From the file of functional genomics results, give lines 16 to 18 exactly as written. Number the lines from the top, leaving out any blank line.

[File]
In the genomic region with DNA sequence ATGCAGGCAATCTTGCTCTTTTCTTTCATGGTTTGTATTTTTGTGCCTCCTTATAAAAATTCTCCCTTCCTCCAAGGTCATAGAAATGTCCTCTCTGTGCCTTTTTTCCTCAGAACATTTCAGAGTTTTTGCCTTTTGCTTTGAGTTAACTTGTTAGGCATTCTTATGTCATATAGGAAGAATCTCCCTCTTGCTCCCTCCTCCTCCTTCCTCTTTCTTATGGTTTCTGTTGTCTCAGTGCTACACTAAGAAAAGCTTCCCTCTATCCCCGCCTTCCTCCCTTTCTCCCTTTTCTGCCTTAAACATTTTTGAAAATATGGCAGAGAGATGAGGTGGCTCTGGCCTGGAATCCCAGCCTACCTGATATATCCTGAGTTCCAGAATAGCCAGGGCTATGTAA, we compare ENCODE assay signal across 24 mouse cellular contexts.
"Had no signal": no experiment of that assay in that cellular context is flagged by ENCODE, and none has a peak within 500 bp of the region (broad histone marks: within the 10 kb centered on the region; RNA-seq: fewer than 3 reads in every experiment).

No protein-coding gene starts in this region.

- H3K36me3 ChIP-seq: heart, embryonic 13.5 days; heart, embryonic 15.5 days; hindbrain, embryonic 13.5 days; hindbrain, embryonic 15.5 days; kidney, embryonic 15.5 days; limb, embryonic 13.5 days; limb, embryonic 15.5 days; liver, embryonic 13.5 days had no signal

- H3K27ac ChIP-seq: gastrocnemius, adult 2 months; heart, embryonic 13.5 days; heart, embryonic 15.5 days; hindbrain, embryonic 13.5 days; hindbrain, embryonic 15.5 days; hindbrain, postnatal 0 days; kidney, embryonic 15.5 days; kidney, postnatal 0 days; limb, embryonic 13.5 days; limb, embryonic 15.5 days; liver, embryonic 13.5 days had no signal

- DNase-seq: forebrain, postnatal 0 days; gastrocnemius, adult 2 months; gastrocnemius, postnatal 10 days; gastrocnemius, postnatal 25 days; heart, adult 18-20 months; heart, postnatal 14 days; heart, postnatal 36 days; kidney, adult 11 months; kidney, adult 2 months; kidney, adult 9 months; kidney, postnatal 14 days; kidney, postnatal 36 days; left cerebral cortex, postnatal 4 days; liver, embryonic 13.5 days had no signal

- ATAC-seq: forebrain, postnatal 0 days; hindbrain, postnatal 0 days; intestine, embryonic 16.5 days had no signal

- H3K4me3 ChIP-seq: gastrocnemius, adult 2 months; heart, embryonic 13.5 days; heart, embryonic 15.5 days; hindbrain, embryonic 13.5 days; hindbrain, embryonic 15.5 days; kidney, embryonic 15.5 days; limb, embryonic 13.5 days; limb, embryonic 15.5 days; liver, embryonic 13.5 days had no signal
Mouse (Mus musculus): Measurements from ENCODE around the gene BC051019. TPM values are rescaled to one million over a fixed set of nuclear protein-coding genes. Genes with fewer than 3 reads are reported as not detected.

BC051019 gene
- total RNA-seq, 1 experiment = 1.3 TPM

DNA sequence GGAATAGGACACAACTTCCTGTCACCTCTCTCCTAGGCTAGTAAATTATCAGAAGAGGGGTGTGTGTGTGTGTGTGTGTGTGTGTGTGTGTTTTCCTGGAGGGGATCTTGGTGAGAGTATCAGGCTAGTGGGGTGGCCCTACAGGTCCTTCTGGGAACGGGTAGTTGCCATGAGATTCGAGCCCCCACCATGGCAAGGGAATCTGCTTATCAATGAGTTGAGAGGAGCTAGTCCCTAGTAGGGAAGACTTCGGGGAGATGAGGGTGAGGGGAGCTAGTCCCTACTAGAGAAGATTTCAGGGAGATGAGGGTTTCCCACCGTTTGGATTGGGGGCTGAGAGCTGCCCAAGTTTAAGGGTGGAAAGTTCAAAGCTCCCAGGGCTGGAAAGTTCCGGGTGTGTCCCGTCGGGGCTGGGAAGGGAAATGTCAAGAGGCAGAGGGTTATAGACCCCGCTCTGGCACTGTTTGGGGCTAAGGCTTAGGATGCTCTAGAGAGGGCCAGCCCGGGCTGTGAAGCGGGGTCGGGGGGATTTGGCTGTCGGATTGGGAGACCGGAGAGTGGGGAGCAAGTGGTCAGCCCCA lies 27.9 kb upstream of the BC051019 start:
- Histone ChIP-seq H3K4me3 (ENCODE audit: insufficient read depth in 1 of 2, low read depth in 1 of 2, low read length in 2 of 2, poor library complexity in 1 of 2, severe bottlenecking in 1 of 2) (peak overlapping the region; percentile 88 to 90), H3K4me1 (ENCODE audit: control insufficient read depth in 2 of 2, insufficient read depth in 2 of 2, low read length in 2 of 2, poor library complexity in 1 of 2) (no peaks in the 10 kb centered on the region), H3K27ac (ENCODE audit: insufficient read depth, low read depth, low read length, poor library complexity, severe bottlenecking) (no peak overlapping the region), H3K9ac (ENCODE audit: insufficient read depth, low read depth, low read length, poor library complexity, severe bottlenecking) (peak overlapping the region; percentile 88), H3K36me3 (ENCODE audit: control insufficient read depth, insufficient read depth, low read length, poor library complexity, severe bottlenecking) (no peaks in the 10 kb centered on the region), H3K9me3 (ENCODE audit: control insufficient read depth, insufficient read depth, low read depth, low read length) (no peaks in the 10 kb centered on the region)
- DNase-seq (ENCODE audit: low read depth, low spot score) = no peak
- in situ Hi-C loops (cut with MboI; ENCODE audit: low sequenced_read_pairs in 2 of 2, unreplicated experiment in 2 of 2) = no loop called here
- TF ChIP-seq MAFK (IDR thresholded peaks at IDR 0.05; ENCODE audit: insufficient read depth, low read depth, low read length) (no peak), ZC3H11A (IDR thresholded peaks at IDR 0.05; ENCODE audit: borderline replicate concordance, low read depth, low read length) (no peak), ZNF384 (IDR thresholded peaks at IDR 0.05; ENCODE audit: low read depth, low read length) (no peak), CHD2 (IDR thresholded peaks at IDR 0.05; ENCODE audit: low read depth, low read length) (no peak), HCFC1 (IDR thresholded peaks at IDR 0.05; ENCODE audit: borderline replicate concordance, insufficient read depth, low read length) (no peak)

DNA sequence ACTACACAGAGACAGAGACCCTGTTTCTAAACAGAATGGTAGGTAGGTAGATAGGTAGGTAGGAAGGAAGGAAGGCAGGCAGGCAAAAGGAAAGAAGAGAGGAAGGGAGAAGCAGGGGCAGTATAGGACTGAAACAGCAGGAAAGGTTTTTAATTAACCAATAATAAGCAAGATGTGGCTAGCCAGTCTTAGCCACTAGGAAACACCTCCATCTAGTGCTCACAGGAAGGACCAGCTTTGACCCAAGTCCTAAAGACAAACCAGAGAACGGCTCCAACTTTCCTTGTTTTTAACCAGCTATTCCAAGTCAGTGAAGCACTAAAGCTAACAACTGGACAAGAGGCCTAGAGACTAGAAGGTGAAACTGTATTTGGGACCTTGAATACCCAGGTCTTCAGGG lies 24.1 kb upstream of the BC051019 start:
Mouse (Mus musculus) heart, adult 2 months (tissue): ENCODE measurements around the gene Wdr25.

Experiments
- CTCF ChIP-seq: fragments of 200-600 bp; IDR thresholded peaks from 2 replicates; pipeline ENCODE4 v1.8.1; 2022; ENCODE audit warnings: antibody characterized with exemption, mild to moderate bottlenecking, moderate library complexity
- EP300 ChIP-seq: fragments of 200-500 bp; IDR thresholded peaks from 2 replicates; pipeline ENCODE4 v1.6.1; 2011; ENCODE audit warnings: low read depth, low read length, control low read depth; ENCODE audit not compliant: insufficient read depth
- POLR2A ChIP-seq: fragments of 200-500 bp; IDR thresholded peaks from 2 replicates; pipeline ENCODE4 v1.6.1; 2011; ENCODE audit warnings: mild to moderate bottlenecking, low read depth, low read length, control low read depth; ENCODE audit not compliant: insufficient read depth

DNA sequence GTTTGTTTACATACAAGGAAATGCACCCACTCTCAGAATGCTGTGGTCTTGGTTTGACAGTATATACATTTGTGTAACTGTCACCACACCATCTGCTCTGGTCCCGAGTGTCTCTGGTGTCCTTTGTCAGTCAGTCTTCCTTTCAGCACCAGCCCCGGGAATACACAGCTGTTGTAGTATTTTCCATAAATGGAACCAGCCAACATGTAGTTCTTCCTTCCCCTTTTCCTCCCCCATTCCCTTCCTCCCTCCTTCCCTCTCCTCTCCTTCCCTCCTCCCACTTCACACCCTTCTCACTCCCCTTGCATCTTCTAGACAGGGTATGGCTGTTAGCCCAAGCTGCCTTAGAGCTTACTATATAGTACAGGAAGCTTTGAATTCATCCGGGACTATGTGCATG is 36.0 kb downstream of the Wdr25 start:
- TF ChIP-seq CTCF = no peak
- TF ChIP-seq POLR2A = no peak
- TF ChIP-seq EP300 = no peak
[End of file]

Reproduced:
- TF ChIP-seq MAFK (IDR thresholded peaks at IDR 0.05; ENCODE audit: insufficient read depth, low read depth, low read length) (no peak), ZC3H11A (IDR thresholded peaks at IDR 0.05; ENCODE audit: borderline replicate concordance, low read depth, low read length) (no peak), ZNF384 (IDR thresholded peaks at IDR 0.05; ENCODE audit: low read depth, low read length) (no peak), CHD2 (IDR thresholded peaks at IDR 0.05; ENCODE audit: low read depth, low read length) (no peak), HCFC1 (IDR thresholded peaks at IDR 0.05; ENCODE audit: borderline replicate concordance, insufficient read depth, low read length) (no peak)

DNA sequence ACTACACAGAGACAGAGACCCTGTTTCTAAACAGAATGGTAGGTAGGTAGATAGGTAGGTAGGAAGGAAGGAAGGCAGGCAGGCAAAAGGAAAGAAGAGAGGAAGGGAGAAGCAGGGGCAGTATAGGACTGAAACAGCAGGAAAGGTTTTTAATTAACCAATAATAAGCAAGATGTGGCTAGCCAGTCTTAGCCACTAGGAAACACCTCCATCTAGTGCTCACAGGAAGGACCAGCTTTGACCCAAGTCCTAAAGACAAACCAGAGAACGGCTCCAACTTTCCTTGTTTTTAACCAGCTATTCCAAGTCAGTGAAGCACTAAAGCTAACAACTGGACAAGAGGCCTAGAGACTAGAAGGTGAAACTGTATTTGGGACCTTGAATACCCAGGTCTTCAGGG lies 24.1 kb upstream of the BC051019 start:
Mouse (Mus musculus) heart, adult 2 months (tissue): ENCODE measurements around the gene Wdr25.